By Lee Carter
BBC News, Toronto
A conference to discuss preparations for next month's elections in Iraq is being held in Canada.
Three Iraqi election workers were shot dead on Sunday
But the closed-door event is so secret, organisers will not even reveal the identity and number of the delegates.
However, it is known that some of those attending the forum are international electoral experts, including a number from Arab countries.
The subject of the conference - hosted by Canadian election officials in the capital Ottawa - is clearly sensitive.
The election campaign officially kicked off in the middle of last week, ahead of the elections on 30 January.
Yet such is the level of violence in Iraq so far, there have been few signs of rallies or campaigning there.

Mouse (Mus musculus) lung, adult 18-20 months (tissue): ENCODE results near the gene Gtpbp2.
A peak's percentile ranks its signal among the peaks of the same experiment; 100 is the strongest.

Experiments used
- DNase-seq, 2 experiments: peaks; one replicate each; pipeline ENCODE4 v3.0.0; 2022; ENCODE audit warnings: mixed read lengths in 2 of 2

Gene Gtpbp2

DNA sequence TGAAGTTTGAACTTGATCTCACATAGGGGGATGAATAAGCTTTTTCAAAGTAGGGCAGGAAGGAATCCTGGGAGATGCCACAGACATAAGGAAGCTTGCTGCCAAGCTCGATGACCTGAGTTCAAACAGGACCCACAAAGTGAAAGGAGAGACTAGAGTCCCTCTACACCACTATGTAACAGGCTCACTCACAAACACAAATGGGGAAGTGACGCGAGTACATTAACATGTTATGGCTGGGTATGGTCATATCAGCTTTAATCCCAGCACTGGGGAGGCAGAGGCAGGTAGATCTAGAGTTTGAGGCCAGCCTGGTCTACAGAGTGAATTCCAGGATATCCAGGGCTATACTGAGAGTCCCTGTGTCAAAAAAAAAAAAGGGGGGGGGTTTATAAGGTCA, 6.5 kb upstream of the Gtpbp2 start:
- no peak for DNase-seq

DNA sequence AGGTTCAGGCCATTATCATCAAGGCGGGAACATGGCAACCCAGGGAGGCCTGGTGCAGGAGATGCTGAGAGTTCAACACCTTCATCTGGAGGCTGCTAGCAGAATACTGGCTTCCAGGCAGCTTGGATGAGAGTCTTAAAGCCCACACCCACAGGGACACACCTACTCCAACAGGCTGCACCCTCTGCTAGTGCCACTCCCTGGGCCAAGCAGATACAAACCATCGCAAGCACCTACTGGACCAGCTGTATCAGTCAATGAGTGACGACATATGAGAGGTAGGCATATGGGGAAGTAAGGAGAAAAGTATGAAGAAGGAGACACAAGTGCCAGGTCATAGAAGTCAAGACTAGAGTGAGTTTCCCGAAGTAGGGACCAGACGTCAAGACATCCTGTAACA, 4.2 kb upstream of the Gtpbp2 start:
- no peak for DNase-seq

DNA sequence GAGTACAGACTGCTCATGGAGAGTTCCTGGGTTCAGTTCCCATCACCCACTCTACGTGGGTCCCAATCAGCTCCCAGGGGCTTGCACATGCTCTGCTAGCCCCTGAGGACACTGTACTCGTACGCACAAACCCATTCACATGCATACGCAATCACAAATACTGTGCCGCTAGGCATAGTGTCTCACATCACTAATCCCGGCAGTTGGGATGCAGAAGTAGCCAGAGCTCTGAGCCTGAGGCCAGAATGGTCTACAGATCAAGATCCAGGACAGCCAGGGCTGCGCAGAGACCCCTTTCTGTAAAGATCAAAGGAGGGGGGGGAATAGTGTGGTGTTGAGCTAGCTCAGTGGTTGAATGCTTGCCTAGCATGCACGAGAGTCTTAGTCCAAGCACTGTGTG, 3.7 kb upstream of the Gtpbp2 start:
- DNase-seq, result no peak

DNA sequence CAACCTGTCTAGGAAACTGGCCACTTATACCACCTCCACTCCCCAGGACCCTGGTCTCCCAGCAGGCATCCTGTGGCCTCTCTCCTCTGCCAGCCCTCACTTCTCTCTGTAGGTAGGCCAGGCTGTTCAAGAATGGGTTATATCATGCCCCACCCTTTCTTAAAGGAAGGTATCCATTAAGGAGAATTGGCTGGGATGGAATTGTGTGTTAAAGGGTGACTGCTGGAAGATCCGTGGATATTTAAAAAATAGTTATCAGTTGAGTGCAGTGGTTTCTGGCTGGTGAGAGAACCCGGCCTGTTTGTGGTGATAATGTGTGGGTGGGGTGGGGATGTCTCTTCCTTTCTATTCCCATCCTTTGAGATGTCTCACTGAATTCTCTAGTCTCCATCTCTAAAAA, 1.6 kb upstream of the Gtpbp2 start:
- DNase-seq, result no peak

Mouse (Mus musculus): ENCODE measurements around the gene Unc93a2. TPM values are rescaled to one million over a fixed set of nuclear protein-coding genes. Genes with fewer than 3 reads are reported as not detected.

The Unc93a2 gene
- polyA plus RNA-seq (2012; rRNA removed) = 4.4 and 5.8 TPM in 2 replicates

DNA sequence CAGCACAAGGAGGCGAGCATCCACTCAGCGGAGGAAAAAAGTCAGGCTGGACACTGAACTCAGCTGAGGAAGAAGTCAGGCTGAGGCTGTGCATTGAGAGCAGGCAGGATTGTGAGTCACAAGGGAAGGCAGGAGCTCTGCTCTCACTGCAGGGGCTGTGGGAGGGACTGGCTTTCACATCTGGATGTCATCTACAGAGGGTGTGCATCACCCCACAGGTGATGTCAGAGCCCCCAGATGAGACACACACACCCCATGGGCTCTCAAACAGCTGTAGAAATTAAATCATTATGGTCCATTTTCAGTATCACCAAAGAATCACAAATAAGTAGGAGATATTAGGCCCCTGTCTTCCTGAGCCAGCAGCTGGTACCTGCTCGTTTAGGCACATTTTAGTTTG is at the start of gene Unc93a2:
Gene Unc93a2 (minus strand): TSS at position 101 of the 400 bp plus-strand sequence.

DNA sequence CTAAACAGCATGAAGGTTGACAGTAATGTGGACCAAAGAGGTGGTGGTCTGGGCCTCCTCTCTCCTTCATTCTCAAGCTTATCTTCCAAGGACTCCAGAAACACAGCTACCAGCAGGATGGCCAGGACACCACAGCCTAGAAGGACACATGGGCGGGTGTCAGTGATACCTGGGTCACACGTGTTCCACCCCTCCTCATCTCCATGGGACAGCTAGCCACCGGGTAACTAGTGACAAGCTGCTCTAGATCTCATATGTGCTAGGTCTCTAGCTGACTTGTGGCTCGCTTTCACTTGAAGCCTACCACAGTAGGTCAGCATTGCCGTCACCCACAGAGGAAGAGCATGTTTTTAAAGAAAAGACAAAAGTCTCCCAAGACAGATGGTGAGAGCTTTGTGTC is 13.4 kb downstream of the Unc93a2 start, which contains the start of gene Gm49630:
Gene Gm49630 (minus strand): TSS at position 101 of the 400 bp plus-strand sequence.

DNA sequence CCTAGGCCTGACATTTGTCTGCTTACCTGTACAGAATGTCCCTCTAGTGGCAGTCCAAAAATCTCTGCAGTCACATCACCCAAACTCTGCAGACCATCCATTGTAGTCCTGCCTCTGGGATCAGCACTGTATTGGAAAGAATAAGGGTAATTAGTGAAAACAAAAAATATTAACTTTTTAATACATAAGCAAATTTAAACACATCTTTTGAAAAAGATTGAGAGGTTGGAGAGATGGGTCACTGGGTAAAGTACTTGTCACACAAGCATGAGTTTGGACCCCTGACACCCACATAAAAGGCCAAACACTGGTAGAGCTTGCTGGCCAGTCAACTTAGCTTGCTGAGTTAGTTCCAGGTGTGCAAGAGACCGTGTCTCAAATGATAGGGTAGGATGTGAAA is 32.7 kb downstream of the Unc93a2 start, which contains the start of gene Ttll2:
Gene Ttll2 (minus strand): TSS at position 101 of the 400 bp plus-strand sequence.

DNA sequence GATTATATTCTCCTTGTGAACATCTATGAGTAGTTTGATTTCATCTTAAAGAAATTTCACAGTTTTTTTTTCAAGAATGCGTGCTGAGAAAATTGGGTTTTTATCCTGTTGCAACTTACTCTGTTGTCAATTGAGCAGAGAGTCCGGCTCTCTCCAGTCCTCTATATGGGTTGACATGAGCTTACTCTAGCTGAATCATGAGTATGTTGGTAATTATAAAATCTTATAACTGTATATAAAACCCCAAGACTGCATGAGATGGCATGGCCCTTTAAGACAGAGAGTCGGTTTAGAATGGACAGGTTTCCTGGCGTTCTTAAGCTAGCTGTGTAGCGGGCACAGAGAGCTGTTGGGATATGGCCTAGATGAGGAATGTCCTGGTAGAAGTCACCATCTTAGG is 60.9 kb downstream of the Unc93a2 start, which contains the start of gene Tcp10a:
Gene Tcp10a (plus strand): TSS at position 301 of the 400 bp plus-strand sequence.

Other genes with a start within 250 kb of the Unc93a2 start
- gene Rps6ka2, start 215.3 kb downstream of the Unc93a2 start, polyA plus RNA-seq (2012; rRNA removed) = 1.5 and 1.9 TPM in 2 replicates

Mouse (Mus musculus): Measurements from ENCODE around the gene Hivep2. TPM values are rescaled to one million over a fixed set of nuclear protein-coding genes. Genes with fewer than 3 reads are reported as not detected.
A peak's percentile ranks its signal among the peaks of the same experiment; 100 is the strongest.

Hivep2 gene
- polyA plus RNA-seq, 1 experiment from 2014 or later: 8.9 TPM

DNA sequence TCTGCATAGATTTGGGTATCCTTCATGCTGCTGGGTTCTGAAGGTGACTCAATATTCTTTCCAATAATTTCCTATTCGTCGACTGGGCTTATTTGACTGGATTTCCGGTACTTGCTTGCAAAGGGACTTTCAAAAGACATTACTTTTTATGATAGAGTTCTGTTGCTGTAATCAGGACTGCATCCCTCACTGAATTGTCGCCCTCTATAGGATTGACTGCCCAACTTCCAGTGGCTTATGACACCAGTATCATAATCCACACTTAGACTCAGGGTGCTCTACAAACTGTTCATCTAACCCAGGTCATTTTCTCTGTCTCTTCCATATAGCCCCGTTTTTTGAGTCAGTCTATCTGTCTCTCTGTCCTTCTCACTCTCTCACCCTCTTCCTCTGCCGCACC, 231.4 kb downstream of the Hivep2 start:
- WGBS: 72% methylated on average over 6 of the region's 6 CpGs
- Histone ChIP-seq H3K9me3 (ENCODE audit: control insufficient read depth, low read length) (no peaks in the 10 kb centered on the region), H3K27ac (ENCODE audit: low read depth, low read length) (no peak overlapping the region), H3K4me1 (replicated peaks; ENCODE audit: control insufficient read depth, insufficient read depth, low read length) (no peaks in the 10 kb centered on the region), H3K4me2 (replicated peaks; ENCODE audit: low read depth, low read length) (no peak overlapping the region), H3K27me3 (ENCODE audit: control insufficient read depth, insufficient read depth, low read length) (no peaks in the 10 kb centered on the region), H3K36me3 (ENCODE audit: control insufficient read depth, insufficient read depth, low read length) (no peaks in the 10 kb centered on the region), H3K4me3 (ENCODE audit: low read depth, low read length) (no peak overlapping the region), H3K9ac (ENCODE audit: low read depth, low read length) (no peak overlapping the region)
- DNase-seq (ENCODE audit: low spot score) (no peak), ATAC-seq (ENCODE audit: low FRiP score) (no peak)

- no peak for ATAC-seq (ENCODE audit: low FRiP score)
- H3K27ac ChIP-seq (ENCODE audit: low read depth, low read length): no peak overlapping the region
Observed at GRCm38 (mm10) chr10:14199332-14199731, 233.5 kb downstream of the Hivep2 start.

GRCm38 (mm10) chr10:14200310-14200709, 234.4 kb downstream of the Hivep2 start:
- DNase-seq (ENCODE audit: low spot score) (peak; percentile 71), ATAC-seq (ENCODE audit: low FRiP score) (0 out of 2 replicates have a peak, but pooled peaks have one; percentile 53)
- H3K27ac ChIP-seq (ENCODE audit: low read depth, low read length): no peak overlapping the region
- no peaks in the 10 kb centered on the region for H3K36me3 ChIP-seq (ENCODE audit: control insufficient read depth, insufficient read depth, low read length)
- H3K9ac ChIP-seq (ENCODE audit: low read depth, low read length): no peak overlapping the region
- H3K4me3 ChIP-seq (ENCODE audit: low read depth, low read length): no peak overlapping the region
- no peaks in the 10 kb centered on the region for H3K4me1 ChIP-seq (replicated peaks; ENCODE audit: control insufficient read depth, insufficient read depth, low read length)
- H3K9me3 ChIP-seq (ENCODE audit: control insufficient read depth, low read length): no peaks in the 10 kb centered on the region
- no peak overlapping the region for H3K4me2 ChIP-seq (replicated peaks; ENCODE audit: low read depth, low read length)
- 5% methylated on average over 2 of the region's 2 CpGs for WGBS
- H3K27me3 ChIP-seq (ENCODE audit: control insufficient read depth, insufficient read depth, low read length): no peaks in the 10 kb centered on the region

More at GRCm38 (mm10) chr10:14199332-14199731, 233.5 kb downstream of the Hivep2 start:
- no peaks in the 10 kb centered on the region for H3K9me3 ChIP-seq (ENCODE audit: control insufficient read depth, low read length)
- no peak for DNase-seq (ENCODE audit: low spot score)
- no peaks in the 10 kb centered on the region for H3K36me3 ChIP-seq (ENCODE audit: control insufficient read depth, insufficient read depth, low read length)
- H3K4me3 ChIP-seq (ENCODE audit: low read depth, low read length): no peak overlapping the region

A key issue believed to be under discussion at the Ottawa forum is how international observers can monitor the vote when Iraq has become increasingly dangerous for foreigners.
A number of Iraqi political parties have expressed reservations about the timing of the election, even asking for it to be delayed by six months.
But both US President George W Bush and the interim Iraqi government say the vote should go ahead.
Canada has been anxious to play a positive role in the rebuilding of Iraq.
It opposed the US-led war there but has recently been trying to repair relations with the US.
It is believed Mr Bush asked Canada to host the conference when he visited Ottawa at the beginning of this month.
Canada is often seen as an ally of the US but neutral enough to play the role of honest broker.
An official with the conference says there may be a statement issued when the meeting draws to a close later on Monday.